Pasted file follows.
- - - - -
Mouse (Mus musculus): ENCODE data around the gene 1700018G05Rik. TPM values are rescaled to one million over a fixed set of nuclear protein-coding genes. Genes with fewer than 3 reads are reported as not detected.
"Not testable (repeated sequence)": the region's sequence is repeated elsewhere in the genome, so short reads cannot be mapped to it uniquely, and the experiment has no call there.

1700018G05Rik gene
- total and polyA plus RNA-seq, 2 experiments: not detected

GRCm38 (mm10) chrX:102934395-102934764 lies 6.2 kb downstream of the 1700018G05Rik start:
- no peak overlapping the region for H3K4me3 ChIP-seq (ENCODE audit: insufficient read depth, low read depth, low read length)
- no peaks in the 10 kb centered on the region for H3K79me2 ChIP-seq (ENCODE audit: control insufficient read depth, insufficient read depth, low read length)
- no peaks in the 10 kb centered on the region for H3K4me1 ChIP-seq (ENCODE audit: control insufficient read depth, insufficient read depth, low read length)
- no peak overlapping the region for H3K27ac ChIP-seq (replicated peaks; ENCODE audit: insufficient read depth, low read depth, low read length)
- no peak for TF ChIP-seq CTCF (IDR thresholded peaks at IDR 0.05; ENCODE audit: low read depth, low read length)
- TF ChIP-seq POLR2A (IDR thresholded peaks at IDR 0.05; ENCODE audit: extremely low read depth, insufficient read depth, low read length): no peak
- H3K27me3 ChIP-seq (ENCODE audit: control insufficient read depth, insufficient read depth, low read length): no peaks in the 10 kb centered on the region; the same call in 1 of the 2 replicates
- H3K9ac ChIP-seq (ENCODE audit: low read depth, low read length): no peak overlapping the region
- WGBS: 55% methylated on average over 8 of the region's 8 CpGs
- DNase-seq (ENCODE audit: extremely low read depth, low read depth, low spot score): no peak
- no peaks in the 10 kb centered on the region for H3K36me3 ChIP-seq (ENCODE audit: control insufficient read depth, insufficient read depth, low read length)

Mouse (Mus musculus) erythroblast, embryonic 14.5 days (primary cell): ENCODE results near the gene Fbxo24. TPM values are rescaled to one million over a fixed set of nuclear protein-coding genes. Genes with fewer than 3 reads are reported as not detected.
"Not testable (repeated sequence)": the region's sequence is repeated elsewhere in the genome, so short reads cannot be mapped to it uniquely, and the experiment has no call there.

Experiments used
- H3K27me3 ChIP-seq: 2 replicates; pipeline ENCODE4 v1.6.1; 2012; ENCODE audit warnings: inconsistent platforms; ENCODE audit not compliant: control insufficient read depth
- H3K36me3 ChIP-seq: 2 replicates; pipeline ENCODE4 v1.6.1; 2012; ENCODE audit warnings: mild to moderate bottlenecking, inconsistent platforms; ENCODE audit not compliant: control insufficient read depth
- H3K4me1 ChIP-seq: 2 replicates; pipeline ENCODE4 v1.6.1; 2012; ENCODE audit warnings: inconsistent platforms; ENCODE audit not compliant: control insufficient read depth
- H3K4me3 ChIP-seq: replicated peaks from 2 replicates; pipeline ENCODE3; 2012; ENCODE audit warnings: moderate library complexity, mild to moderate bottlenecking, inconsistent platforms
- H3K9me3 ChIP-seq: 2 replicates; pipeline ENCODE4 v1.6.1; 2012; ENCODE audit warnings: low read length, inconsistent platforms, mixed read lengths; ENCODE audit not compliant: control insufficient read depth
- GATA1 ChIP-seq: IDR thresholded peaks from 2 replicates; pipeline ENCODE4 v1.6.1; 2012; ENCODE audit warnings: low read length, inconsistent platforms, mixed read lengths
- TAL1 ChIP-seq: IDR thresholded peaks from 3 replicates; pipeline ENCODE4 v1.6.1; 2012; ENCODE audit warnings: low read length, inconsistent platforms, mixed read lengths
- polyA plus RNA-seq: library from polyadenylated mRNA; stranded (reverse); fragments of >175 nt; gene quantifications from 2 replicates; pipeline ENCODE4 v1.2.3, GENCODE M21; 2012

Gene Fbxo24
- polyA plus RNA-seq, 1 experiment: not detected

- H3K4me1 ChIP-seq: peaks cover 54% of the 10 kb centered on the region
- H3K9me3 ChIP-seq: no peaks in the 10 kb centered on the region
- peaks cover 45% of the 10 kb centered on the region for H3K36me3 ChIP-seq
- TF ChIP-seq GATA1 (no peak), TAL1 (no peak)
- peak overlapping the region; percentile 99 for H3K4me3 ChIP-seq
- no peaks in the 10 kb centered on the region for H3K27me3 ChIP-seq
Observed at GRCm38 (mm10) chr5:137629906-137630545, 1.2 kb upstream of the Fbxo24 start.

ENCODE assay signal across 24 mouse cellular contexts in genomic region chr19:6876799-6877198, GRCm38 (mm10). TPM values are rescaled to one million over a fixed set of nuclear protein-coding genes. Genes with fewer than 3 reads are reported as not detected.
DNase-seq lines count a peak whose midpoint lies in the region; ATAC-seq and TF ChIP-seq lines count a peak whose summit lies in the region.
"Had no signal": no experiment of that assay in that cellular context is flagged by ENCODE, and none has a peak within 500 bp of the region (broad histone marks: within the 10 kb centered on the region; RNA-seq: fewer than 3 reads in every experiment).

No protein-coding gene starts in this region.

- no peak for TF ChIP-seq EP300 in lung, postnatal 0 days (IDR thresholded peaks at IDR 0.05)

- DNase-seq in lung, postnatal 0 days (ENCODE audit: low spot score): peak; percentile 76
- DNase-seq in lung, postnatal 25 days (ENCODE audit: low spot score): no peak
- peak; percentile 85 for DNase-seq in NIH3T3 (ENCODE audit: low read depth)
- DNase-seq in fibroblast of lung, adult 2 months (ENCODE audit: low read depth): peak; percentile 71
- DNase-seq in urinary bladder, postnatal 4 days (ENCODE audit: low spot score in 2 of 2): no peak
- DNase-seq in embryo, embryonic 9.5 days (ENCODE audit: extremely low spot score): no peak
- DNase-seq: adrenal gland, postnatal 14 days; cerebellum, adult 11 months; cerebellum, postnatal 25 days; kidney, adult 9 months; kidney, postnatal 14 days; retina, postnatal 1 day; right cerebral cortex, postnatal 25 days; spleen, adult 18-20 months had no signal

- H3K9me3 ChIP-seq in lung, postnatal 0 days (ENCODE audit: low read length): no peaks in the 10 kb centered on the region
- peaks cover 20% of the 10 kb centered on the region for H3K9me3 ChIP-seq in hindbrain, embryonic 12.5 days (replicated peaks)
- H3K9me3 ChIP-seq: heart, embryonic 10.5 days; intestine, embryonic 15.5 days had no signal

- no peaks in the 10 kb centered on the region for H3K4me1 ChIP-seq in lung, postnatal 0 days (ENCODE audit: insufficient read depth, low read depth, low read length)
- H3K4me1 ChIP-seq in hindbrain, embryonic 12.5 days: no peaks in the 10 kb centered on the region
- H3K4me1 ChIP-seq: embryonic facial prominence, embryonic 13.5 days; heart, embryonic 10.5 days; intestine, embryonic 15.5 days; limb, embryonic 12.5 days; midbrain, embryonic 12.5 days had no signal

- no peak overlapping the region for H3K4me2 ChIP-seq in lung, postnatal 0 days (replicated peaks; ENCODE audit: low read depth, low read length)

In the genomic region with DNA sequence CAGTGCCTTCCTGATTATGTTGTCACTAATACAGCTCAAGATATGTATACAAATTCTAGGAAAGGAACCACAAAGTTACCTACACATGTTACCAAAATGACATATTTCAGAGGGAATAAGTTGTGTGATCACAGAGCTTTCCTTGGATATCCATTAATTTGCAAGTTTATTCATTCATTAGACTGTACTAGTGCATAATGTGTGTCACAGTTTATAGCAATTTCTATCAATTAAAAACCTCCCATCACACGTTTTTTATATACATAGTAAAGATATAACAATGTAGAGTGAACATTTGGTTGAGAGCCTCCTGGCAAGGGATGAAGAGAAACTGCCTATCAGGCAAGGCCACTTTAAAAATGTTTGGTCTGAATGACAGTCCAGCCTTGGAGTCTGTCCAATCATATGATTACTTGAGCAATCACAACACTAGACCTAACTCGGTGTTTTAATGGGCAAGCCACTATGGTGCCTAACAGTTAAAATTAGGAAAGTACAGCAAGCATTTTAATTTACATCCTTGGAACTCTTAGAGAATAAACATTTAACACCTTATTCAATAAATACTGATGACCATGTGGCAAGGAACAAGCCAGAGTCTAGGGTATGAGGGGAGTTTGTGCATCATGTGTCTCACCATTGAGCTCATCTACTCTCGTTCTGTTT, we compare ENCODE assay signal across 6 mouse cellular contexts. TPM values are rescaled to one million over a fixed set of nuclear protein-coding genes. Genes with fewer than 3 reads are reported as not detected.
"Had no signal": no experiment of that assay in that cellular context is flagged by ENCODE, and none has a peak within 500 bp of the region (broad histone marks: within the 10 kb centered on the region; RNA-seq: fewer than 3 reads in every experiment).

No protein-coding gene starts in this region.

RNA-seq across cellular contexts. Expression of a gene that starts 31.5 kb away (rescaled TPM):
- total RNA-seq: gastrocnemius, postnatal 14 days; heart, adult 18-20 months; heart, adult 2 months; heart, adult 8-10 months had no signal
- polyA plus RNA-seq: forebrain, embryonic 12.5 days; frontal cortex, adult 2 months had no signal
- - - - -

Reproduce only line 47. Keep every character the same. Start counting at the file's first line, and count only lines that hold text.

- DNase-seq in embryo, embryonic 9.5 days (ENCODE audit: extremely low spot score): no peak